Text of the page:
Two Wise Acres wrote about an older couple who succeeded in the real estate investment rental business by doing "everything wrong" by violating these "rules":
- 1. "Leverage Your Investments to Maximize Growth" (instead, they paid off a property before they bought another).
- 2. "Always Make Sure You Have Well-Drafted Leases with Tenants" (instead, they rented month to month with no lease).
- 3. "Maximize Rental Income" (instead, they charged 30% under conventionally-accepted "market rates").
- 4. "In Your Lease, Make Sure that You Contain Appropriate Restrictions on Tenant Alterations to the Property" (instead, they allowed renters to paint even the exterior of the building).
- 1.Minimize costs (debt)--and pass the savings to the customer without lowering your profit (low producer costs=low consumer prices).
- 2.Serve the customer, find a niche, and build loyalty--the biggest cost/effort/risk is spending for the initial setup and then (tick-tock-tick-tock) eating your costs while waiting for a 1st-time customer to "walk in the door" (this why companies spend so much to advertise and to track and profile customers) so the holy grail for renting is "finding your market" (flexible leases) and no vacancies (less turnover, less frictional losses, maximum utilization of your infrastructure, on the edge of your economic "production possibilities curve"), provided by tenants' loyalty and tenant-provided free word-of-mouth advertising/recruiting.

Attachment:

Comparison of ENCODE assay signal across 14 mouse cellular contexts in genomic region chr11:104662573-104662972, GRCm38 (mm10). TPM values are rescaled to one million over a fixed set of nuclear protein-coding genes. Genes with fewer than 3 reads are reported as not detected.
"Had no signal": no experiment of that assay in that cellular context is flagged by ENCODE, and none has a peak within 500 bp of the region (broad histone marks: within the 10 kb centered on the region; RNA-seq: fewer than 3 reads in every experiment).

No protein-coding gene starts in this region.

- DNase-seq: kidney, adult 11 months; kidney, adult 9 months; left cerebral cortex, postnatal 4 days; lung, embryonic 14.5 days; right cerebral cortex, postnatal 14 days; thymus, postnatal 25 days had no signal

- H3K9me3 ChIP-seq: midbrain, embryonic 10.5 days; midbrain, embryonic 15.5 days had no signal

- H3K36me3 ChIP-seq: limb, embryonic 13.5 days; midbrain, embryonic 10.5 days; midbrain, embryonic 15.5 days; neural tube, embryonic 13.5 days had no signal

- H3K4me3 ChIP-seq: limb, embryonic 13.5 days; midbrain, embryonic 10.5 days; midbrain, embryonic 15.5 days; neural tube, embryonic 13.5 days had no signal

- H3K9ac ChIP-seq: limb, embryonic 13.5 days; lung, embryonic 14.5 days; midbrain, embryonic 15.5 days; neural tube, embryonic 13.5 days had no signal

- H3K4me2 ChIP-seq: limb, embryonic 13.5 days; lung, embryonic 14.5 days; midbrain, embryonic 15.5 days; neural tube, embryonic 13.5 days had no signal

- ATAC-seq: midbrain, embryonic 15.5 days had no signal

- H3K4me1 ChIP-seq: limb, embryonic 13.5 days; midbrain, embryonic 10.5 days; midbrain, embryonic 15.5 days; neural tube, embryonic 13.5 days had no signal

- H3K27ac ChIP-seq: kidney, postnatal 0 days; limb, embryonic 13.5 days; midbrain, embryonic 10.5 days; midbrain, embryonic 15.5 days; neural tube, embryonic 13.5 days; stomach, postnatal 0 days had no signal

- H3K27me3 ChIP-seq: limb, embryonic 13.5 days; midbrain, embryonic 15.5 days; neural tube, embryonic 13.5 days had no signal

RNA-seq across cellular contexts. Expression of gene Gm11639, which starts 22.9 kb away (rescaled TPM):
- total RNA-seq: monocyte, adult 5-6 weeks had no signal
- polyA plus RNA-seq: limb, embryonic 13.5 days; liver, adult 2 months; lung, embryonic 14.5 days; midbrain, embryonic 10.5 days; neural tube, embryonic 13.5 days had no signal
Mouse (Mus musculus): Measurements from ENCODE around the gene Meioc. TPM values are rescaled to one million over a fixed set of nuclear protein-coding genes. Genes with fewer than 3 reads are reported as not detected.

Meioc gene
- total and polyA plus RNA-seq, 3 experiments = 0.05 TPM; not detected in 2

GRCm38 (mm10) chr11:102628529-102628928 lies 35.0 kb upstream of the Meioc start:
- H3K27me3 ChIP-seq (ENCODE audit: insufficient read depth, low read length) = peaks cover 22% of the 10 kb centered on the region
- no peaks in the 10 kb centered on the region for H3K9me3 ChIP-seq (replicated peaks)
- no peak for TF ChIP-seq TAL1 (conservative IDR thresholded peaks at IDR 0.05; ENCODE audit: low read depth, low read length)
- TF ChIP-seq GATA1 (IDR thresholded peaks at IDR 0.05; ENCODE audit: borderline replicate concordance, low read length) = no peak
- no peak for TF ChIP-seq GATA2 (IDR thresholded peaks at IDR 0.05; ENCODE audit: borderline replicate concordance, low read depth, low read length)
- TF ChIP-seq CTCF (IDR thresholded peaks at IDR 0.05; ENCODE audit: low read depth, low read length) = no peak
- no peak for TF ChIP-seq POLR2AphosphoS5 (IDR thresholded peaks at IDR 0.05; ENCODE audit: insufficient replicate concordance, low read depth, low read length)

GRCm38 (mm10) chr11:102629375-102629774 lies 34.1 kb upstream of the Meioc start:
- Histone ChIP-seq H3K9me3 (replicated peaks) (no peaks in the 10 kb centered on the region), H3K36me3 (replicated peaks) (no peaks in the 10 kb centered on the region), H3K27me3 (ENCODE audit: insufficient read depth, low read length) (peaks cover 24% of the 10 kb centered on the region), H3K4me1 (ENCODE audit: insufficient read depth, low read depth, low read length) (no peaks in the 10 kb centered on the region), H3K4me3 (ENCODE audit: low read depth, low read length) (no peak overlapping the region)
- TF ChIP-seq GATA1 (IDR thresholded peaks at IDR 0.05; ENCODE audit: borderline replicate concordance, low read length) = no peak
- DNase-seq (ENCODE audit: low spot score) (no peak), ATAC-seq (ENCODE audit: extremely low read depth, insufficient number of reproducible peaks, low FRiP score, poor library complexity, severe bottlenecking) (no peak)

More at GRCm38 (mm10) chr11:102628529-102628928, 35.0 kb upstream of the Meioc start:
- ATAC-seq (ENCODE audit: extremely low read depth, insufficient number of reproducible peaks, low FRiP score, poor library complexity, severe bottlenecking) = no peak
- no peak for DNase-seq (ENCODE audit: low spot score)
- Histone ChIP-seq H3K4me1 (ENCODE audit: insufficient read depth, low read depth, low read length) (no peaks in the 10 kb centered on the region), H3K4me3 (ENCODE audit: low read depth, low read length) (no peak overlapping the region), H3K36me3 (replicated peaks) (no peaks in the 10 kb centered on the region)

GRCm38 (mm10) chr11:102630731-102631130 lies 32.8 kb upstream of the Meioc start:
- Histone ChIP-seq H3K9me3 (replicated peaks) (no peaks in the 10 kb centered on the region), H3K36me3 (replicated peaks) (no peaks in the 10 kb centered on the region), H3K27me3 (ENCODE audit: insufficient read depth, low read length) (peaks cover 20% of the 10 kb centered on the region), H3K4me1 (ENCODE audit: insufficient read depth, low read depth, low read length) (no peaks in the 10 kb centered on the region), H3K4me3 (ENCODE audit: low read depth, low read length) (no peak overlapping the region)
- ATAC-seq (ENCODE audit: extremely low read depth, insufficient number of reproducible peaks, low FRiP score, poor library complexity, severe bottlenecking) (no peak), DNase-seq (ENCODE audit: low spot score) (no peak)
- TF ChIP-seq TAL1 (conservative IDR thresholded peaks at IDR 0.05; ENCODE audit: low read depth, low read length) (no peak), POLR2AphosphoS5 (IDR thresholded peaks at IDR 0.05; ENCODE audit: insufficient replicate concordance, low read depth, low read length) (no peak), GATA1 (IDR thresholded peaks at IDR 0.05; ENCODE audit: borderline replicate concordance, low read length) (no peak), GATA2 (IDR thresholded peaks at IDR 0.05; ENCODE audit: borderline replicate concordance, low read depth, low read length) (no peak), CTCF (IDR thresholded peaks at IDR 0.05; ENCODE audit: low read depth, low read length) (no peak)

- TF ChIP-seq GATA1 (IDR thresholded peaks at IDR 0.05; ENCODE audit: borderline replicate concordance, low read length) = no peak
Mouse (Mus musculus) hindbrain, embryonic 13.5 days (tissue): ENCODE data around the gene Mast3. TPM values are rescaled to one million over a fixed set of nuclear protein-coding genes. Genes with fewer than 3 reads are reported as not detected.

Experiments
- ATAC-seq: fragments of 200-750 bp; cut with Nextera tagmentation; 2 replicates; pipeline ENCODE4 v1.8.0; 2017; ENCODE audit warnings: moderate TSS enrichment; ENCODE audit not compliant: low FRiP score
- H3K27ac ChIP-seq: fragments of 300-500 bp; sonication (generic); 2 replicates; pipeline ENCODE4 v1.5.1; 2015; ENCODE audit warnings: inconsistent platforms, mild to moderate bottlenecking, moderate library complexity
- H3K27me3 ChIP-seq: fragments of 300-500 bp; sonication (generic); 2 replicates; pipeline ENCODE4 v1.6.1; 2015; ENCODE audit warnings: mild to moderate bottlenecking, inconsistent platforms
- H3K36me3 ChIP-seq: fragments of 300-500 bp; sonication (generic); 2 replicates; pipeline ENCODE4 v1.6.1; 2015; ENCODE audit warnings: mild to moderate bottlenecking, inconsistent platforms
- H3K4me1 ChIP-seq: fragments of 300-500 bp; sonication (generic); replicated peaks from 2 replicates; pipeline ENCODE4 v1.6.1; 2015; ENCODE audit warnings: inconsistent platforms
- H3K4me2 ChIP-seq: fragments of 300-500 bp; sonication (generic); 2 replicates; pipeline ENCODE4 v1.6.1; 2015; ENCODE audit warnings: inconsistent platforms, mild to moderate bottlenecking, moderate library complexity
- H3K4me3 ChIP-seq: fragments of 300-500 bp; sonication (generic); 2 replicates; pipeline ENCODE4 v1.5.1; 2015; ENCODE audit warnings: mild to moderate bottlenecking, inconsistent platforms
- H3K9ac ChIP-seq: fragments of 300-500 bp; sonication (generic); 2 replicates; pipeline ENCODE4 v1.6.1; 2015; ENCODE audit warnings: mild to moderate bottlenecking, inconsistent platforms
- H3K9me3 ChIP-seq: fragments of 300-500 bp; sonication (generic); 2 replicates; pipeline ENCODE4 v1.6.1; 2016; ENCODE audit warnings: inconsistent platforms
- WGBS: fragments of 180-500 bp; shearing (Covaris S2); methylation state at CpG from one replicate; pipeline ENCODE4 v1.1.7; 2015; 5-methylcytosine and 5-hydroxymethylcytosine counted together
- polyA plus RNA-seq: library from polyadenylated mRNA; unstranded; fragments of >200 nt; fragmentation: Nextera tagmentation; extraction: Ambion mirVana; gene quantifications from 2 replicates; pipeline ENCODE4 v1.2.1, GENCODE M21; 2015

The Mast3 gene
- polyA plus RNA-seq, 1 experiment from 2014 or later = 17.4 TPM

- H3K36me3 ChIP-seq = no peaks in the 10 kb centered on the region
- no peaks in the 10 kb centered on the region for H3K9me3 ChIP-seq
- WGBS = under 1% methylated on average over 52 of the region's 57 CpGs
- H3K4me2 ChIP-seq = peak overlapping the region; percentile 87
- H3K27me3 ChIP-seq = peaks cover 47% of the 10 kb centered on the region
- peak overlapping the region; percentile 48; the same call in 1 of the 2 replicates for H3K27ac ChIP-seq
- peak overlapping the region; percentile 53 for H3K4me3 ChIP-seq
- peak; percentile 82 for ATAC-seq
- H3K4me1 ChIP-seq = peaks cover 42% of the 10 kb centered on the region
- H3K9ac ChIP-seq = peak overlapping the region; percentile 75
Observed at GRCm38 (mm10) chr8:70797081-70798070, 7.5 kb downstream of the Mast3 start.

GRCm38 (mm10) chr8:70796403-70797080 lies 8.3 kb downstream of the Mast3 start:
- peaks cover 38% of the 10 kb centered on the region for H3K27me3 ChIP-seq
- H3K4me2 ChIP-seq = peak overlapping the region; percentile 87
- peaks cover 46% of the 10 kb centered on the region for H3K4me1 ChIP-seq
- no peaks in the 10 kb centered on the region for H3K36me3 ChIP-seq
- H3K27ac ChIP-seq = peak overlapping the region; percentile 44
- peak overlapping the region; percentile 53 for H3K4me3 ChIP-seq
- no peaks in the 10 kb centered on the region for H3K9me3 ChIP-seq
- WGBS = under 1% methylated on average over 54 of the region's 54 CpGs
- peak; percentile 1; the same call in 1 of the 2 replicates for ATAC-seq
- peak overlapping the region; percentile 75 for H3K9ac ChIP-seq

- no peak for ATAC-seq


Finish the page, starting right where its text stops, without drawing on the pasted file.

- 3.Undersell the competition--#1 leads to #2. Low price also increases the landlord's applicant pool so he/she can select and keep the cream of the renter crop.
- 4.Build/allow customer identity/community with your product--customers will lower your costs by doing free maintenance (paint the rental house) or will create new content or products for you (free R&D). A recent book argued that most innovation comes from the bottom up, from users who invent something new for their own use first (necessity is the mother of invention, and the customer/user knows his/her own needs better than existing companies know his/her needs) and then the big companies mass-produce what the customers invented for them.
(I will write more about renter modifications in a future installment of my "Housing Myths" series.)
Did these Landlords Do Everything Wrong or Everything Right?